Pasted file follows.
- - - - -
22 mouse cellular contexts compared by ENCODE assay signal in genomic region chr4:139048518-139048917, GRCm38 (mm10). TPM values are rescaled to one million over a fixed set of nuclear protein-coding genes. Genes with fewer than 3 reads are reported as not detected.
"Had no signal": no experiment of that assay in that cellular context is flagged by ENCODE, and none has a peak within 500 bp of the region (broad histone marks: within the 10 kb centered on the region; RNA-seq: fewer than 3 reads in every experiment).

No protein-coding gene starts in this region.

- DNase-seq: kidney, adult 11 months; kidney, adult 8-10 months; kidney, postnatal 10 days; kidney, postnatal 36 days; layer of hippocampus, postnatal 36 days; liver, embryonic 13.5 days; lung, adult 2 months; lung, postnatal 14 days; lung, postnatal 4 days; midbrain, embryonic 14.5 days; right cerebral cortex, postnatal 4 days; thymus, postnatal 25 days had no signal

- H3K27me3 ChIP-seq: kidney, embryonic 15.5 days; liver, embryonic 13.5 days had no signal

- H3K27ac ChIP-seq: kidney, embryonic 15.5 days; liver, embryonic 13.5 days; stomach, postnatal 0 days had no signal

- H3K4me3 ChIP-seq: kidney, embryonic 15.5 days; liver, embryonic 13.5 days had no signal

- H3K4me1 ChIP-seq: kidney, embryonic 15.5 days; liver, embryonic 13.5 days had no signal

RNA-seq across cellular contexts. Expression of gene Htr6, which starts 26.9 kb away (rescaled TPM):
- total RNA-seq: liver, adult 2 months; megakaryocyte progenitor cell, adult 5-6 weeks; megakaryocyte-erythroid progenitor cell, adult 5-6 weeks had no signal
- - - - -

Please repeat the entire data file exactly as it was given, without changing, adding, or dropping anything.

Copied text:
22 mouse cellular contexts compared by ENCODE assay signal in genomic region chr4:139048518-139048917, GRCm38 (mm10). TPM values are rescaled to one million over a fixed set of nuclear protein-coding genes. Genes with fewer than 3 reads are reported as not detected.
"Had no signal": no experiment of that assay in that cellular context is flagged by ENCODE, and none has a peak within 500 bp of the region (broad histone marks: within the 10 kb centered on the region; RNA-seq: fewer than 3 reads in every experiment).

No protein-coding gene starts in this region.

- DNase-seq: kidney, adult 11 months; kidney, adult 8-10 months; kidney, postnatal 10 days; kidney, postnatal 36 days; layer of hippocampus, postnatal 36 days; liver, embryonic 13.5 days; lung, adult 2 months; lung, postnatal 14 days; lung, postnatal 4 days; midbrain, embryonic 14.5 days; right cerebral cortex, postnatal 4 days; thymus, postnatal 25 days had no signal

- H3K27me3 ChIP-seq: kidney, embryonic 15.5 days; liver, embryonic 13.5 days had no signal

- H3K27ac ChIP-seq: kidney, embryonic 15.5 days; liver, embryonic 13.5 days; stomach, postnatal 0 days had no signal

- H3K4me3 ChIP-seq: kidney, embryonic 15.5 days; liver, embryonic 13.5 days had no signal

- H3K4me1 ChIP-seq: kidney, embryonic 15.5 days; liver, embryonic 13.5 days had no signal

RNA-seq across cellular contexts. Expression of gene Htr6, which starts 26.9 kb away (rescaled TPM):
- total RNA-seq: liver, adult 2 months; megakaryocyte progenitor cell, adult 5-6 weeks; megakaryocyte-erythroid progenitor cell, adult 5-6 weeks had no signal